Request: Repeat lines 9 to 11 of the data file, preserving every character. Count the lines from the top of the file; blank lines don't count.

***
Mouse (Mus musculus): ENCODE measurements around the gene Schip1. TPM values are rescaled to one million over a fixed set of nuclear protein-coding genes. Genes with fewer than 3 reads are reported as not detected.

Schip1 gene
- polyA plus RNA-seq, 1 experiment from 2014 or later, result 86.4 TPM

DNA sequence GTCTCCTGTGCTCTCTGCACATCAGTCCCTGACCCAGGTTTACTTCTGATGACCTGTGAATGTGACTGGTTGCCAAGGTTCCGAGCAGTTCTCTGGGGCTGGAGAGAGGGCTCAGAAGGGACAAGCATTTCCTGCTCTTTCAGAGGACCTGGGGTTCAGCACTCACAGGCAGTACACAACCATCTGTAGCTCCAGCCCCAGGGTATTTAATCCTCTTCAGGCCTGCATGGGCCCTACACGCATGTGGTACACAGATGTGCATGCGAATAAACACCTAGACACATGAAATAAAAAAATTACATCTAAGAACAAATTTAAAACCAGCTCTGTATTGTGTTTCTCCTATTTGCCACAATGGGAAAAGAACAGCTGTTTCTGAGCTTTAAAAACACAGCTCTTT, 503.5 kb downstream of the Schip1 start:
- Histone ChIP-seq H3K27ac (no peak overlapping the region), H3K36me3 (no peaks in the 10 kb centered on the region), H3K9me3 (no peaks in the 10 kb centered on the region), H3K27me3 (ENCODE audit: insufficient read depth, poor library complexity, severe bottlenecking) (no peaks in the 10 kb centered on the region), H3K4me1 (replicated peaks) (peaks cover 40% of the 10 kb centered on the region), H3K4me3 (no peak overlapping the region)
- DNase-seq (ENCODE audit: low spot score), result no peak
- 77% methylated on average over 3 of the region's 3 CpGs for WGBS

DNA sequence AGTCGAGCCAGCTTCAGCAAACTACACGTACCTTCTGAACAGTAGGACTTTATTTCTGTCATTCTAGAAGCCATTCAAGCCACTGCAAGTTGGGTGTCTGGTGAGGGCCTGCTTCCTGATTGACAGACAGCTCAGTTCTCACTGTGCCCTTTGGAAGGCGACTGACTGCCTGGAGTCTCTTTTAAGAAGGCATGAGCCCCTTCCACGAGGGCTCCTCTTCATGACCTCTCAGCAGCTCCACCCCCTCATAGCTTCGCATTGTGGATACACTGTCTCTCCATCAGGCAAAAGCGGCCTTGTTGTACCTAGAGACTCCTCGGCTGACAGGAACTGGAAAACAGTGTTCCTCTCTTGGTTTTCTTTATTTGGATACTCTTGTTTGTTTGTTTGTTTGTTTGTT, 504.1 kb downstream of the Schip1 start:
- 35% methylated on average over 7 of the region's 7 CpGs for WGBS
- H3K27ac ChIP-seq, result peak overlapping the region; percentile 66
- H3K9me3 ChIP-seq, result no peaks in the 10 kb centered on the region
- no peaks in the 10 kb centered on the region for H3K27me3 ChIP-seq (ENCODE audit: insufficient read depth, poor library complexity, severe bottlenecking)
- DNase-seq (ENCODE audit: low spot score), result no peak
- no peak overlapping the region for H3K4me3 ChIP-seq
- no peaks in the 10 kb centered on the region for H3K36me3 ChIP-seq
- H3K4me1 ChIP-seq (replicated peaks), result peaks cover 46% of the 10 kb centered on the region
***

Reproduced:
- 35% methylated on average over 7 of the region's 7 CpGs for WGBS
- H3K27ac ChIP-seq, result peak overlapping the region; percentile 66
- H3K9me3 ChIP-seq, result no peaks in the 10 kb centered on the region